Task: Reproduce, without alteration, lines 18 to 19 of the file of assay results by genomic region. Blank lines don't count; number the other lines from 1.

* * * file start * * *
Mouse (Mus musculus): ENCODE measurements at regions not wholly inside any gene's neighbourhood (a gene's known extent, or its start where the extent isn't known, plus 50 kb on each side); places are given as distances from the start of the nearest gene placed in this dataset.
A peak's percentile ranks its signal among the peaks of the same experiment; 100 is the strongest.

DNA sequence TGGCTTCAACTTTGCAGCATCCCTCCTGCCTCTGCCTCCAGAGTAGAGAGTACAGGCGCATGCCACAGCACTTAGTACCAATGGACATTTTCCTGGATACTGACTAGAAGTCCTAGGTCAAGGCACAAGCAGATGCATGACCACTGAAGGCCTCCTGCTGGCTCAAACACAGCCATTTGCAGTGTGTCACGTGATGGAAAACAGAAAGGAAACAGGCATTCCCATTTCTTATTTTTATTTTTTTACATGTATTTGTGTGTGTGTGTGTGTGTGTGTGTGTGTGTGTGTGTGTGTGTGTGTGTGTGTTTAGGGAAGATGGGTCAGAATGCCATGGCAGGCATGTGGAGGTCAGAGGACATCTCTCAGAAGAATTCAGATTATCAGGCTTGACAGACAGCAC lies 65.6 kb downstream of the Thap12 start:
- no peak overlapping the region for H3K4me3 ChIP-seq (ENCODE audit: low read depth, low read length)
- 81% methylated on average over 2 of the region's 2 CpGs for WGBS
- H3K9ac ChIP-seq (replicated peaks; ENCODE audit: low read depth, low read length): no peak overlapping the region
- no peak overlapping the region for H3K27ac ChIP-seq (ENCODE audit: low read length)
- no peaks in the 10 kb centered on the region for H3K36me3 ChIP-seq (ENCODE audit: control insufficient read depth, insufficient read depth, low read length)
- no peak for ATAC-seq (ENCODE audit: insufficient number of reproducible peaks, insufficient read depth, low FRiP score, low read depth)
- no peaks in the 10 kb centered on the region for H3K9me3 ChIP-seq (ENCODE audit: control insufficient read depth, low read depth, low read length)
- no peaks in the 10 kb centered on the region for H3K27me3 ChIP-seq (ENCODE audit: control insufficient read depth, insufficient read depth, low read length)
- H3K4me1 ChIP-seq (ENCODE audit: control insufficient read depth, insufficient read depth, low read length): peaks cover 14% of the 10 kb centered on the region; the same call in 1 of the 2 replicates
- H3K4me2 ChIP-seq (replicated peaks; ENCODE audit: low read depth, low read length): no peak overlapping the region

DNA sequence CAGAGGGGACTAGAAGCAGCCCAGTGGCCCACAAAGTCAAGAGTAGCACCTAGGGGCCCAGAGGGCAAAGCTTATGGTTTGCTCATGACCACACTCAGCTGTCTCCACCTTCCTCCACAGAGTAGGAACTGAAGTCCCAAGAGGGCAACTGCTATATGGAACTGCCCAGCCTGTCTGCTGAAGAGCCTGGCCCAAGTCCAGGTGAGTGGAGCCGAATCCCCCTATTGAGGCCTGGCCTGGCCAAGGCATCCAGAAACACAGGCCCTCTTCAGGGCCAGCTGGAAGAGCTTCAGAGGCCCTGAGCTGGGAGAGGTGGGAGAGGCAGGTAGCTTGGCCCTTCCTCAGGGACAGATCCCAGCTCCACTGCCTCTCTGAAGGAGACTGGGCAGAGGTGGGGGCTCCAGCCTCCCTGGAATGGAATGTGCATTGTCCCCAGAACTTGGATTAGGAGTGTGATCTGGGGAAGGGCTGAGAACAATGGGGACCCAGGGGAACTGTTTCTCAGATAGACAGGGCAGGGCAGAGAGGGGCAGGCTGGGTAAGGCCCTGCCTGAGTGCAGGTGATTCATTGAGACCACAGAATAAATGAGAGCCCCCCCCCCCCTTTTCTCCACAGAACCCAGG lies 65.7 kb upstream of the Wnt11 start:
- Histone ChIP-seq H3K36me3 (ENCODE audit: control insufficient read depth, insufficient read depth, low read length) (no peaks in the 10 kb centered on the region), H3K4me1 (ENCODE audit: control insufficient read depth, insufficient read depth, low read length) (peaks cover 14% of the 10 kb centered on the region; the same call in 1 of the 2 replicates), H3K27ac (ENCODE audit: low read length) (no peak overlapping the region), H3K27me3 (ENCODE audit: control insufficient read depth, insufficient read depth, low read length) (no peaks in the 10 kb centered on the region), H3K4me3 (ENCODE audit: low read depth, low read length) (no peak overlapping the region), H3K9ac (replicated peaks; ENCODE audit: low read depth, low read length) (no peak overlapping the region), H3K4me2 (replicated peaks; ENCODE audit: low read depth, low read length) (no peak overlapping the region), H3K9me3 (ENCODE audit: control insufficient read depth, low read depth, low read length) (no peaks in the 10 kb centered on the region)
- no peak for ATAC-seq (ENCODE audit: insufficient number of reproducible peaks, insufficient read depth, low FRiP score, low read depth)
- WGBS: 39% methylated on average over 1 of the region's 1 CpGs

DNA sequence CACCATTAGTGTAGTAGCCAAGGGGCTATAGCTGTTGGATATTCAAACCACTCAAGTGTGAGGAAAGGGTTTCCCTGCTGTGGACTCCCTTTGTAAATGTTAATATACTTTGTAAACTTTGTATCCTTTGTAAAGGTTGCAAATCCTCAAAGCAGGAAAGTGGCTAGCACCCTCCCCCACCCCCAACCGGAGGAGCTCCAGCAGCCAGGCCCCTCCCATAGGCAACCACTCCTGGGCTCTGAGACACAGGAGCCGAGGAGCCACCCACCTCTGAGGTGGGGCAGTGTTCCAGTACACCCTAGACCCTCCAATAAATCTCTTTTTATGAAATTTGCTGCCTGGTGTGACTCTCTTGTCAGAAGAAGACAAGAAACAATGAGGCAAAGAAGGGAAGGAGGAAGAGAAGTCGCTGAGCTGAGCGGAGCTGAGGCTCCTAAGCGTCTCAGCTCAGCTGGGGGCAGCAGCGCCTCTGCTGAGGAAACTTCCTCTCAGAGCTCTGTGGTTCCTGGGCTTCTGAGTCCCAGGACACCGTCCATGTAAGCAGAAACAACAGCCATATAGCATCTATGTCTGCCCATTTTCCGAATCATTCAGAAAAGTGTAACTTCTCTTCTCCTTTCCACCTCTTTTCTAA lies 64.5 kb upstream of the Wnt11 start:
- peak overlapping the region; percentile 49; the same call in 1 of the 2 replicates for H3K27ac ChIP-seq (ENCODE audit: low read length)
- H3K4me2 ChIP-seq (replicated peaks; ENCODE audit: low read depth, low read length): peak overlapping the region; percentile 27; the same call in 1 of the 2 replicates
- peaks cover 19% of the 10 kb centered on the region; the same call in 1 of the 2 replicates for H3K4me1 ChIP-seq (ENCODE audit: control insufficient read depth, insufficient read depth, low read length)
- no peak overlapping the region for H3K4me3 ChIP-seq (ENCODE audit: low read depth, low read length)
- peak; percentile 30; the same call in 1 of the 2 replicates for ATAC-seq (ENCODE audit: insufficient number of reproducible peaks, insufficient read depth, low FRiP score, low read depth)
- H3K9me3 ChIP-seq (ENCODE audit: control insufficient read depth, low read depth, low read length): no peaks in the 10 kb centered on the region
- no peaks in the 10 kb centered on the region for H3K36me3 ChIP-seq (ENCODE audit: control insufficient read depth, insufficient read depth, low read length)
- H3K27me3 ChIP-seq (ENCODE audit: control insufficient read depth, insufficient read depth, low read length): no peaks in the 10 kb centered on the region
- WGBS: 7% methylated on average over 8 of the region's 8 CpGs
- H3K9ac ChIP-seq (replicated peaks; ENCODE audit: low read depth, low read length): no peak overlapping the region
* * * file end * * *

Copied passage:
DNA sequence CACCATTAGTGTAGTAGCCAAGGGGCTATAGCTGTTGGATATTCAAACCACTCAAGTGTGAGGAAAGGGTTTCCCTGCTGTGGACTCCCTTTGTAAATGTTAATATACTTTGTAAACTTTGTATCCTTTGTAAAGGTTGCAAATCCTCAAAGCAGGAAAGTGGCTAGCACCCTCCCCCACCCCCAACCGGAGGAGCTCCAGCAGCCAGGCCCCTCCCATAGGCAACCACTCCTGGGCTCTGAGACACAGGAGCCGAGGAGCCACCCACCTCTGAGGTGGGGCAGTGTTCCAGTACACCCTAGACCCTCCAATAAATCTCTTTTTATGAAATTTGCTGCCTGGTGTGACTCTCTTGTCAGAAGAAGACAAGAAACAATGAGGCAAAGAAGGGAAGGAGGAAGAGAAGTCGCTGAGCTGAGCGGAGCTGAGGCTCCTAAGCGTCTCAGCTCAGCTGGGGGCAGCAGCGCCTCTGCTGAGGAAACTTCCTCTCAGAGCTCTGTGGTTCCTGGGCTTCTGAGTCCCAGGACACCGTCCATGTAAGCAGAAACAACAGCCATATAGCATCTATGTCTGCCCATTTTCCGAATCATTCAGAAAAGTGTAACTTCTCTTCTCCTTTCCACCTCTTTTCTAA lies 64.5 kb upstream of the Wnt11 start:
- peak overlapping the region; percentile 49; the same call in 1 of the 2 replicates for H3K27ac ChIP-seq (ENCODE audit: low read length)